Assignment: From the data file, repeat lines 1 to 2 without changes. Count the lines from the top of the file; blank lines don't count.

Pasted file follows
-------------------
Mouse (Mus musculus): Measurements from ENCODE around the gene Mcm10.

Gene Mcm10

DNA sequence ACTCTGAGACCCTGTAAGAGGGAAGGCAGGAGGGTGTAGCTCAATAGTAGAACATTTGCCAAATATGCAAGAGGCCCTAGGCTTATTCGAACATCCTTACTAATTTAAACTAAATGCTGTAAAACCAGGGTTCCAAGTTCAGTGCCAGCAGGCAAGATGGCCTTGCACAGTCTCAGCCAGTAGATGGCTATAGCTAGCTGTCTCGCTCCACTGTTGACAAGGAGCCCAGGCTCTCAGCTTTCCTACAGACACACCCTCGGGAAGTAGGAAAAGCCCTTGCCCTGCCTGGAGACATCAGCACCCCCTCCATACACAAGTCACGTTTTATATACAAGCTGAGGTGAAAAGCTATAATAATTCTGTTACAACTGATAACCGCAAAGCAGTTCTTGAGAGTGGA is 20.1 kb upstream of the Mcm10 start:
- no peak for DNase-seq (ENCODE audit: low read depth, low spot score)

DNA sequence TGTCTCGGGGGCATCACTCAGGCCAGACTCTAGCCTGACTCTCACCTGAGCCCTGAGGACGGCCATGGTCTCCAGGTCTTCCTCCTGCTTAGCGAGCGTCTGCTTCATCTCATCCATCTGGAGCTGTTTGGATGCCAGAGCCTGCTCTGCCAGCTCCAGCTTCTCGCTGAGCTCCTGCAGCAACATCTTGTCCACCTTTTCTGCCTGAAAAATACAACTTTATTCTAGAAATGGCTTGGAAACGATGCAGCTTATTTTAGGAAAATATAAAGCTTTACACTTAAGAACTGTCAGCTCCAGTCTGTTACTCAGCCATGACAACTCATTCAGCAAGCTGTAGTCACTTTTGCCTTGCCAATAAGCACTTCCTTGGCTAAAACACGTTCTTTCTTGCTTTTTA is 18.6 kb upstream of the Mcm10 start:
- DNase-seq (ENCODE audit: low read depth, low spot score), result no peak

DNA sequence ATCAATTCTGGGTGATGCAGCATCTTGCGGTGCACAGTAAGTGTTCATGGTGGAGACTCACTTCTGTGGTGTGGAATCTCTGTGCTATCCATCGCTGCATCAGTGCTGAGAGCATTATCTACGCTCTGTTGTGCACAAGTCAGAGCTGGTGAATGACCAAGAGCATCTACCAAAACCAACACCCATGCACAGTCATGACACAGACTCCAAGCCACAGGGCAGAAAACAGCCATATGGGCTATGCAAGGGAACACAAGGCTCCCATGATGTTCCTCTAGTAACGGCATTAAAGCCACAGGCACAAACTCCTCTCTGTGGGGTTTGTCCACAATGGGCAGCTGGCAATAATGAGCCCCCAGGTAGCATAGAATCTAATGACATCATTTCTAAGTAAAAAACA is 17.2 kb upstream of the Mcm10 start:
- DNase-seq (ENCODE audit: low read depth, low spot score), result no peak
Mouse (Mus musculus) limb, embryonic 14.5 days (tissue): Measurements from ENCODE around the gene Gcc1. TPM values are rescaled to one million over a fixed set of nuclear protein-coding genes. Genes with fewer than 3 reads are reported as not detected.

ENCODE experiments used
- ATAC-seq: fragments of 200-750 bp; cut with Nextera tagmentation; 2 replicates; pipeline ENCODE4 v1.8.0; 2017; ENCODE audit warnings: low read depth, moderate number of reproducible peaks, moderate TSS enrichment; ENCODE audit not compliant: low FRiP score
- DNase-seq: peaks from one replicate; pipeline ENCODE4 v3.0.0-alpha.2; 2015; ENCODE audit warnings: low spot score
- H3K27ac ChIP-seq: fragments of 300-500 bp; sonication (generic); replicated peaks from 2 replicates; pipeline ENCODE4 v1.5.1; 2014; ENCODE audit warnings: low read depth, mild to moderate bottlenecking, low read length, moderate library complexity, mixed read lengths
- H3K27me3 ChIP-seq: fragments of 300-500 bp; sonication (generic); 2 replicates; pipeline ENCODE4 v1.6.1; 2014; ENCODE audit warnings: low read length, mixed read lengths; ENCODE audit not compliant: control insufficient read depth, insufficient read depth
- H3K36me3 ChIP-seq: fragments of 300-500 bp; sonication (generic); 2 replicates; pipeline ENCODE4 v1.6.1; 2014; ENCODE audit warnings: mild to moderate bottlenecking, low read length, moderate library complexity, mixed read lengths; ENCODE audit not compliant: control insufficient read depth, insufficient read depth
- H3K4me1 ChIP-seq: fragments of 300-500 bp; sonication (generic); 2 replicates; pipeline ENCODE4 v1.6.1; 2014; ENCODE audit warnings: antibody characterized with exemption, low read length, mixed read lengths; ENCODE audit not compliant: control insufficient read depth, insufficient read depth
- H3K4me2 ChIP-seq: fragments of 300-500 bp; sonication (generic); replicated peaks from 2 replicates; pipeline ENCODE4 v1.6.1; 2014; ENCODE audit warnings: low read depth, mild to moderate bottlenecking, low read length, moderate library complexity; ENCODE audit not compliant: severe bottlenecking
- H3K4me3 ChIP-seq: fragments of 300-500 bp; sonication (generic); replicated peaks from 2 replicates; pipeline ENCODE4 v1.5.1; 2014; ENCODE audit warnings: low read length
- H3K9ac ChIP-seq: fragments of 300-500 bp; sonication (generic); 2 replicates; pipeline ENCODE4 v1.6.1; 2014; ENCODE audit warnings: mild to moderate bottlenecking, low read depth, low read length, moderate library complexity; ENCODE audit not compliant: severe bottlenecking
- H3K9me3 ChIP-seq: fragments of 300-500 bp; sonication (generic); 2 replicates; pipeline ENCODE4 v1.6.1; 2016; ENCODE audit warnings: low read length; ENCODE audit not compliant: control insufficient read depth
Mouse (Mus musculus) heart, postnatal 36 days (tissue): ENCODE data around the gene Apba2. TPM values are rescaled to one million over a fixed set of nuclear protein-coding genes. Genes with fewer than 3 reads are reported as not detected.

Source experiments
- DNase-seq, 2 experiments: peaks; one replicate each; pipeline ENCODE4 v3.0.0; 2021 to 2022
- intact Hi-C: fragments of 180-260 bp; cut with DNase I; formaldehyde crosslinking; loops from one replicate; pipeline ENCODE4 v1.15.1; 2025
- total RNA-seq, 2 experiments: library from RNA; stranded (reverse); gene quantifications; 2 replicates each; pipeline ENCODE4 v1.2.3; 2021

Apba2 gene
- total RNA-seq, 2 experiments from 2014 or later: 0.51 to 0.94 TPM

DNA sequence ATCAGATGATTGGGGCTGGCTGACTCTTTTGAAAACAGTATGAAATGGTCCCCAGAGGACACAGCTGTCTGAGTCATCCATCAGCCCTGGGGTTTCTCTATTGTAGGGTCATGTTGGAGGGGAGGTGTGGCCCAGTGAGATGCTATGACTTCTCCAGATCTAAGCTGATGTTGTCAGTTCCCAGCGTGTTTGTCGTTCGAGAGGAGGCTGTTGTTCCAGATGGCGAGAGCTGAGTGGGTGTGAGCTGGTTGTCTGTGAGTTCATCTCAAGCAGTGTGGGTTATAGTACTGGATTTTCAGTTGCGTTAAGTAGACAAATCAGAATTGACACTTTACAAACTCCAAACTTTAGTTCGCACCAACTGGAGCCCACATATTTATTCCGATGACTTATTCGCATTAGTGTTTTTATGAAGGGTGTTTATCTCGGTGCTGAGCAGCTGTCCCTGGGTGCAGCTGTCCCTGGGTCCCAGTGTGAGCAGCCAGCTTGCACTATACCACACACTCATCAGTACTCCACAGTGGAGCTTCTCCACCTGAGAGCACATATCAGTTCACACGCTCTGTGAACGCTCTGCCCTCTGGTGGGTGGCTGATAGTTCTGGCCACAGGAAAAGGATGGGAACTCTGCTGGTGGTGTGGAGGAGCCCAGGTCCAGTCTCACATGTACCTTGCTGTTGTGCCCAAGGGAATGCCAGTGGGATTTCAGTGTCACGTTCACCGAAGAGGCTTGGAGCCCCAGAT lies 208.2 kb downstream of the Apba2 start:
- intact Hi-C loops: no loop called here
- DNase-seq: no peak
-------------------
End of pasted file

Mouse (Mus musculus): Measurements from ENCODE around the gene Mcm10.

Gene Mcm10